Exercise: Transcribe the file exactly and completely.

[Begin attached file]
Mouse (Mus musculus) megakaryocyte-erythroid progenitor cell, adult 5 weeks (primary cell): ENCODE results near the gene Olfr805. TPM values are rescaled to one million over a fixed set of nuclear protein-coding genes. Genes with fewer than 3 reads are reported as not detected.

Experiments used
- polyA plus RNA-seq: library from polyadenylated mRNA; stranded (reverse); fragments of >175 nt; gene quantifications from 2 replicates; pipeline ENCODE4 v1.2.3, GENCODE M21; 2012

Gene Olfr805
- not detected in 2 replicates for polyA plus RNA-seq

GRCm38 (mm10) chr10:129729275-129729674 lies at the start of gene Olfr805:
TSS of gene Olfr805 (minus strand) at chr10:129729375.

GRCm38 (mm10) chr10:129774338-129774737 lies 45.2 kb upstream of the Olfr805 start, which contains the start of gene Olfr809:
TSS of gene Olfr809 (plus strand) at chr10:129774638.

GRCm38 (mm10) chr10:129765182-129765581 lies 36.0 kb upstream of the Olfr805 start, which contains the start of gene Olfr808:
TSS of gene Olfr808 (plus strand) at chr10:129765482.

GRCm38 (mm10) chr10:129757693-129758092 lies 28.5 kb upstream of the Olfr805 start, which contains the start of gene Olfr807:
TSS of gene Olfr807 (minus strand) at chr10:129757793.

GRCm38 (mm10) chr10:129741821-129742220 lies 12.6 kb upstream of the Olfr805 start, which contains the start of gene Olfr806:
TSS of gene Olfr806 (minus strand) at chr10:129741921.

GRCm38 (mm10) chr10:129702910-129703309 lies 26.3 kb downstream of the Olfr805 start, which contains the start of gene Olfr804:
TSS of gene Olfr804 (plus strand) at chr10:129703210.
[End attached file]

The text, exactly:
Mouse (Mus musculus) megakaryocyte-erythroid progenitor cell, adult 5 weeks (primary cell): ENCODE results near the gene Olfr805. TPM values are rescaled to one million over a fixed set of nuclear protein-coding genes. Genes with fewer than 3 reads are reported as not detected.

Experiments used
- polyA plus RNA-seq: library from polyadenylated mRNA; stranded (reverse); fragments of >175 nt; gene quantifications from 2 replicates; pipeline ENCODE4 v1.2.3, GENCODE M21; 2012

Gene Olfr805
- not detected in 2 replicates for polyA plus RNA-seq

GRCm38 (mm10) chr10:129729275-129729674 lies at the start of gene Olfr805:
TSS of gene Olfr805 (minus strand) at chr10:129729375.

GRCm38 (mm10) chr10:129774338-129774737 lies 45.2 kb upstream of the Olfr805 start, which contains the start of gene Olfr809:
TSS of gene Olfr809 (plus strand) at chr10:129774638.

GRCm38 (mm10) chr10:129765182-129765581 lies 36.0 kb upstream of the Olfr805 start, which contains the start of gene Olfr808:
TSS of gene Olfr808 (plus strand) at chr10:129765482.

GRCm38 (mm10) chr10:129757693-129758092 lies 28.5 kb upstream of the Olfr805 start, which contains the start of gene Olfr807:
TSS of gene Olfr807 (minus strand) at chr10:129757793.

GRCm38 (mm10) chr10:129741821-129742220 lies 12.6 kb upstream of the Olfr805 start, which contains the start of gene Olfr806:
TSS of gene Olfr806 (minus strand) at chr10:129741921.

GRCm38 (mm10) chr10:129702910-129703309 lies 26.3 kb downstream of the Olfr805 start, which contains the start of gene Olfr804:
TSS of gene Olfr804 (plus strand) at chr10:129703210.